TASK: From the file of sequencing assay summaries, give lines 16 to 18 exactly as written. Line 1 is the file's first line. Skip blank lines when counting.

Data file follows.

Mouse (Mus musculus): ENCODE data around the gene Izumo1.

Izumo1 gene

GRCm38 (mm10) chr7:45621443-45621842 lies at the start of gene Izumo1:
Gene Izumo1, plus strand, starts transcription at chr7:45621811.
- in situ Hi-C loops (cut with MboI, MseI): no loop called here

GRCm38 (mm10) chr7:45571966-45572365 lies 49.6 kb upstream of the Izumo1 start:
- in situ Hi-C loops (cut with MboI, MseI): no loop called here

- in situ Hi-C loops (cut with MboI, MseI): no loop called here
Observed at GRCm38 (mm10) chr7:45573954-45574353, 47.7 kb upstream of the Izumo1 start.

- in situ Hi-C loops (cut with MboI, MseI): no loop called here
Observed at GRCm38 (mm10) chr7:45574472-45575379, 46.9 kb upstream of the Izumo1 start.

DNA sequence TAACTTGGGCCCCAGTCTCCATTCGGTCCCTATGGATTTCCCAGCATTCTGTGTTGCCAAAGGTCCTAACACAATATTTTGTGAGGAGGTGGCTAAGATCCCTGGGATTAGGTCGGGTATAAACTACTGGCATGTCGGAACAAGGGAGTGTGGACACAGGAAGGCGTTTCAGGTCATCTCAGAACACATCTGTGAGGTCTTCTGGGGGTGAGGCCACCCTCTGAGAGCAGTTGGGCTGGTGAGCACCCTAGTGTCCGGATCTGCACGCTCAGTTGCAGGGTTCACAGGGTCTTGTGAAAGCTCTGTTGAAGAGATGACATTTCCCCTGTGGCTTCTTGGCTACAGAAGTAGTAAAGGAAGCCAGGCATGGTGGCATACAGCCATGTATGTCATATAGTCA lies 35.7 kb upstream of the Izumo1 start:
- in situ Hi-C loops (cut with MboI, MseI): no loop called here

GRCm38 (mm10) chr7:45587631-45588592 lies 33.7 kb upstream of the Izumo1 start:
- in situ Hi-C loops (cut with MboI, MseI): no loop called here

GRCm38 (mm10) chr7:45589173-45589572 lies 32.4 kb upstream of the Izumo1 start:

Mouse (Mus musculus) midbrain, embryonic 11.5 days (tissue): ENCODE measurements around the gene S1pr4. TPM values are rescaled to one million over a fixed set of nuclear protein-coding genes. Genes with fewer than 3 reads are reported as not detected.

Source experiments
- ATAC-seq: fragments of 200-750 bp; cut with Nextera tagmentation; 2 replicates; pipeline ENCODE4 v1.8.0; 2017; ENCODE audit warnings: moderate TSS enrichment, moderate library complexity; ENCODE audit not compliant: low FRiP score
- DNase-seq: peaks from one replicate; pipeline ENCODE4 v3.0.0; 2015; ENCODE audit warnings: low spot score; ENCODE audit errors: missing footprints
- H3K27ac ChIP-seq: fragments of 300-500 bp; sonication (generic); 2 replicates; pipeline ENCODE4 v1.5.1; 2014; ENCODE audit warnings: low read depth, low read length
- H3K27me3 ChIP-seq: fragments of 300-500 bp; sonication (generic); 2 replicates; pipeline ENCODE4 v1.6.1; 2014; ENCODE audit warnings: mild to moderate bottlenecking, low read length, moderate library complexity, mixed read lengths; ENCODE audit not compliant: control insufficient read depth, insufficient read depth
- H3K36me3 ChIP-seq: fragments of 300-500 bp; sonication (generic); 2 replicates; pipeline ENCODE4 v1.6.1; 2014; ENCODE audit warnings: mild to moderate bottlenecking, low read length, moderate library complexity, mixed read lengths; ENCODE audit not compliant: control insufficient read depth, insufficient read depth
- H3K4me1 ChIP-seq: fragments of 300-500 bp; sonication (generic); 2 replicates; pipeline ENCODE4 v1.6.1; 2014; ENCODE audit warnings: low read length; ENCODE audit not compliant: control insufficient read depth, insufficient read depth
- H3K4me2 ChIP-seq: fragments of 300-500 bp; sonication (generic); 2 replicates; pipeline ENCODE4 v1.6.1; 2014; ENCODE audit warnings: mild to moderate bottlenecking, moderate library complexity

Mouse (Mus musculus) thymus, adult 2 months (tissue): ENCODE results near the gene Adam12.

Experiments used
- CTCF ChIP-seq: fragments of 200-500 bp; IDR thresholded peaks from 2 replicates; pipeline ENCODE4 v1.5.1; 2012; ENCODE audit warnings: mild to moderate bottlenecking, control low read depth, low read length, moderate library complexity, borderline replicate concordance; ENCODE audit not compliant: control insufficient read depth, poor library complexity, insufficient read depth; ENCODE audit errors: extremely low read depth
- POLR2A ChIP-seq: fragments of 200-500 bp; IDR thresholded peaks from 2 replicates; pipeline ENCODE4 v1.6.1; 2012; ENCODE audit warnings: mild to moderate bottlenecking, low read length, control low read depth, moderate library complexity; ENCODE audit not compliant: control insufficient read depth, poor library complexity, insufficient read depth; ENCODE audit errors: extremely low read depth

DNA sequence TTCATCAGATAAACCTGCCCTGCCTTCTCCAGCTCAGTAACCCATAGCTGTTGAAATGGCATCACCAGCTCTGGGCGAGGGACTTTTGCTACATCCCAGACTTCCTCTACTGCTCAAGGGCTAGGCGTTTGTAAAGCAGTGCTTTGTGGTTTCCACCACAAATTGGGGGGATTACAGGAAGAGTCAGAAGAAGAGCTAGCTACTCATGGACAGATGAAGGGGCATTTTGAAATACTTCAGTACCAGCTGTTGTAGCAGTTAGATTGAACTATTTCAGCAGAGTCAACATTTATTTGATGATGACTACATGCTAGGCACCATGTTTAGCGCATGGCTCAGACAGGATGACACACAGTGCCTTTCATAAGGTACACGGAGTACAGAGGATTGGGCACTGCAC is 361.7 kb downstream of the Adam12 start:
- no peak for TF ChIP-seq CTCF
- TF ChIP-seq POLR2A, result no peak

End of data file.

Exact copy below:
GRCm38 (mm10) chr7:45589173-45589572 lies 32.4 kb upstream of the Izumo1 start:

Mouse (Mus musculus) midbrain, embryonic 11.5 days (tissue): ENCODE measurements around the gene S1pr4. TPM values are rescaled to one million over a fixed set of nuclear protein-coding genes. Genes with fewer than 3 reads are reported as not detected.

Source experiments